“Before Covid-19, premiums for employer-sponsored plans had been consistently outpacing inflation. In 2019, the Kaiser Family Foundation reported that the average annual premium for employer-sponsored health insurance was a whopping $20,576 for a family of four (and $7,188 for an individual)—a 54 percent increase over the previous 10 years. That dwarfs the average inflation-adjusted increase of 4 percent in wages in the same 10-year period from 2009 to 2019.”

Retirement

Most EU countries provide pensions as long as you have worked the required number of years. Not so in the United States. American workers are responsible for saving for their own retirement. Some employers offer a 401k plan (multiple stock portfolio managed by a bank or private financial company), but it is not a requirement, and if the stock market plummets, a retiree may find their portfolio has vanished. A 2019 study by Northwestern Mutual found that 15 percent of Americans have no retirement savings at all, and that was pre-COVID-19.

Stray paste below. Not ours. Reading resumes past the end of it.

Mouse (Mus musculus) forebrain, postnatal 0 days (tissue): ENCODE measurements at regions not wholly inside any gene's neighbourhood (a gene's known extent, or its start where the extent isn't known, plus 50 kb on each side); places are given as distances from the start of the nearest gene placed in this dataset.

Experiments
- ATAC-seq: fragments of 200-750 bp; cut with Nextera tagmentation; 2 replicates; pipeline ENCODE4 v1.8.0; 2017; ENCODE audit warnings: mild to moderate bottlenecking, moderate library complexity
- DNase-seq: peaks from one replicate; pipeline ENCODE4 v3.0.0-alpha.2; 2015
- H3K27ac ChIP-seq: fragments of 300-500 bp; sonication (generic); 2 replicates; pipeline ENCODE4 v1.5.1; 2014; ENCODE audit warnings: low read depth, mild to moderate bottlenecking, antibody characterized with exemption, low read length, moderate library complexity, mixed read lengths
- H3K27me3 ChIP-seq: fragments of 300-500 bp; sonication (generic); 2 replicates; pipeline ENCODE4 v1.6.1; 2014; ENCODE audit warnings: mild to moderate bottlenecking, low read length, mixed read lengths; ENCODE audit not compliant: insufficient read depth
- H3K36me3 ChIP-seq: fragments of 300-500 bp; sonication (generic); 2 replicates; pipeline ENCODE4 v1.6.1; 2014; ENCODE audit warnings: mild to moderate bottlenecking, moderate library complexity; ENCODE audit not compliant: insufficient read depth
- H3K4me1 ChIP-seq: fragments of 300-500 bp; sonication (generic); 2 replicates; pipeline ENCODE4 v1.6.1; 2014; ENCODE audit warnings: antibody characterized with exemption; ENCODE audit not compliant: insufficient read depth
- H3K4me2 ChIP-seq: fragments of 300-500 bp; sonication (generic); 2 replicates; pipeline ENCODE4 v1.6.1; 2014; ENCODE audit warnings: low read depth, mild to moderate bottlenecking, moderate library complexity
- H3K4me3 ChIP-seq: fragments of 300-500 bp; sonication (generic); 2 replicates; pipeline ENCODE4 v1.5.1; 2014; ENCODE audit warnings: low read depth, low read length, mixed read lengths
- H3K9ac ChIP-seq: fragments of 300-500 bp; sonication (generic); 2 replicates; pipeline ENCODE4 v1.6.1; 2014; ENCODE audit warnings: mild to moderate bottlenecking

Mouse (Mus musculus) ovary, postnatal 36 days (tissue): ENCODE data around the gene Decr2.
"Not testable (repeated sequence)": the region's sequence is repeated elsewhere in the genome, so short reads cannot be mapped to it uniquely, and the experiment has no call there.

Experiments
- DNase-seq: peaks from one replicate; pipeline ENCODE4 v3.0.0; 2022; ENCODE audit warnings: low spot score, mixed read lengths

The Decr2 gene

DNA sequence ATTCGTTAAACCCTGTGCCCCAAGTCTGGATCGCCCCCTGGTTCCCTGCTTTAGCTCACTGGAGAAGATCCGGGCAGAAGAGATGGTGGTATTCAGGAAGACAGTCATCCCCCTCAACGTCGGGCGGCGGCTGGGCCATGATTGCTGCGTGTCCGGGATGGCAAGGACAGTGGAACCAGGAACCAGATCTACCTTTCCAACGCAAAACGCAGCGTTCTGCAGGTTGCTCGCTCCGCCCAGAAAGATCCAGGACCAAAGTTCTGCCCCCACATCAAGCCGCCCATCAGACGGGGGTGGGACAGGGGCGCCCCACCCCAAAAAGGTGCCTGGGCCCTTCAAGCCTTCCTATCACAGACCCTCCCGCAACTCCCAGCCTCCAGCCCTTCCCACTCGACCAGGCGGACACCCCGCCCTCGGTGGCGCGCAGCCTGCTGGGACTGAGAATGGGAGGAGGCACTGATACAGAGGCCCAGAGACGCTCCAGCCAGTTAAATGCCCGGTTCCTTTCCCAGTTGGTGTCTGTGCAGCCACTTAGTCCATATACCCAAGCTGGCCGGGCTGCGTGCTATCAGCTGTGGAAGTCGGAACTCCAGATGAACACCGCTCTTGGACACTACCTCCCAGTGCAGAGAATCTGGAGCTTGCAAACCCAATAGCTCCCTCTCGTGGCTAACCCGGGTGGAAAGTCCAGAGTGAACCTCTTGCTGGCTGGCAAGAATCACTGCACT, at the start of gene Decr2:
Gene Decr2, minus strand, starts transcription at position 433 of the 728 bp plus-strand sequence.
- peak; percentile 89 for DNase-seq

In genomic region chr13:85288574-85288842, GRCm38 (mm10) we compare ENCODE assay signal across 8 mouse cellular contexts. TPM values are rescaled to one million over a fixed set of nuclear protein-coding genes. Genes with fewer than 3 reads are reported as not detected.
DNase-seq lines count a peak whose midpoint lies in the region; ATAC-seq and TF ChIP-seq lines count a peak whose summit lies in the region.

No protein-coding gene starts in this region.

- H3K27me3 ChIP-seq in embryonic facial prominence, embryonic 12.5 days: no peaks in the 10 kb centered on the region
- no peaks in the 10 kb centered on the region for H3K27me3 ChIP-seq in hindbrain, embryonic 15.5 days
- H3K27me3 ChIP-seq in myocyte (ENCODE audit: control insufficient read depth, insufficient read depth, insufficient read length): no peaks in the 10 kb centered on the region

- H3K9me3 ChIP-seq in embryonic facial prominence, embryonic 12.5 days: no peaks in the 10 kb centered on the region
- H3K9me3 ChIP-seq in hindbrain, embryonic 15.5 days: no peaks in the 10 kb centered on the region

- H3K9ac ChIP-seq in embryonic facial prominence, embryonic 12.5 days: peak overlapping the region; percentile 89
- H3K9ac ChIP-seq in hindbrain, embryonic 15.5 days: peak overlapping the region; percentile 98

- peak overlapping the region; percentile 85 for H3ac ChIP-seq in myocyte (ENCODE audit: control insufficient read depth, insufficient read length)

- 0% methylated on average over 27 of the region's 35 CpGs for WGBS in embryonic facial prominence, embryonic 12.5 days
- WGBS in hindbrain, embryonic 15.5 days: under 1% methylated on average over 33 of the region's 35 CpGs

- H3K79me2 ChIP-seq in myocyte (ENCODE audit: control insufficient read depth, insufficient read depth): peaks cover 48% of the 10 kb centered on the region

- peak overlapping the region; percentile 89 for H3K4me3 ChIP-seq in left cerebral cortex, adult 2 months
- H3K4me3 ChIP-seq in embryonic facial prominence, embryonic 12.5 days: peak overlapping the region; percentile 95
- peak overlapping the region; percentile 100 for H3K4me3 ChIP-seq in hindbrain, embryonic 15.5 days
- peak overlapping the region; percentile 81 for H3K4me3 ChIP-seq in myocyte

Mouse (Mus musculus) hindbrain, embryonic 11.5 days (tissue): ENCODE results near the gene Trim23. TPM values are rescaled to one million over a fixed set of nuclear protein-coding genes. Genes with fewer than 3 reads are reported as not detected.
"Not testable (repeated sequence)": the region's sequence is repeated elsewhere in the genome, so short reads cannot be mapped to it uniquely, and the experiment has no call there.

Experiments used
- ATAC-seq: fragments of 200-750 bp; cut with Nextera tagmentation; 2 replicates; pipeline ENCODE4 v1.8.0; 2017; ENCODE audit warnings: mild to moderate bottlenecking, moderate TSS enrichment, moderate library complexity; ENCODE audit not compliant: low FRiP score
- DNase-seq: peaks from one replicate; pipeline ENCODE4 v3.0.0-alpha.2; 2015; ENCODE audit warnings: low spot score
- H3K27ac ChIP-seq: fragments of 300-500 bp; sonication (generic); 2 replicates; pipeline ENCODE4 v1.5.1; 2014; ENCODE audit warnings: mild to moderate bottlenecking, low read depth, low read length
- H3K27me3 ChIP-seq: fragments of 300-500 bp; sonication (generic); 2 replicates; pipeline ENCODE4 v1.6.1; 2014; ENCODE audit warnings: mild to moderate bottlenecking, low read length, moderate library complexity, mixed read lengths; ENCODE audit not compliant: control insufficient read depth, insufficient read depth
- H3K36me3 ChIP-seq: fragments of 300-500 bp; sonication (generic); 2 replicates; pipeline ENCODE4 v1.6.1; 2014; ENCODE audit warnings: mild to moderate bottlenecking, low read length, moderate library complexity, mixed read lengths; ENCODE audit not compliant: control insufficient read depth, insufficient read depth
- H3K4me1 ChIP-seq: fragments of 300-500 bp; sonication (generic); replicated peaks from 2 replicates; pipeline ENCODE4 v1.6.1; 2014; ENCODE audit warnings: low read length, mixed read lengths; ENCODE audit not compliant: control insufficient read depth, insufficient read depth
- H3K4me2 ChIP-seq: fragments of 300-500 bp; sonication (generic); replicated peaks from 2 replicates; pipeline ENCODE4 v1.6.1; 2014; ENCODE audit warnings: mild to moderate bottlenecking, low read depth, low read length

In some cases, according to Andrew G. Biggs for MarketWatch, it might be better for low-income earners to not save at all for retirement because doing so might cut them out of social security. Congressional Budget Office figures show that a low-earning worker retiring today receives a Social Security benefit equal to approximately 84 percent of their career-average earnings while better-off workers receive “replacement rates” of only 43 percent.

According to Biggs, retirement plans and social security are not meant to increase your standard of living when you retire, they are designed only to maintain it. However, some at the poverty level actually do see their standards of living increase when they receive Social Security. If that’s not a sad social commentary, I don’t know what is.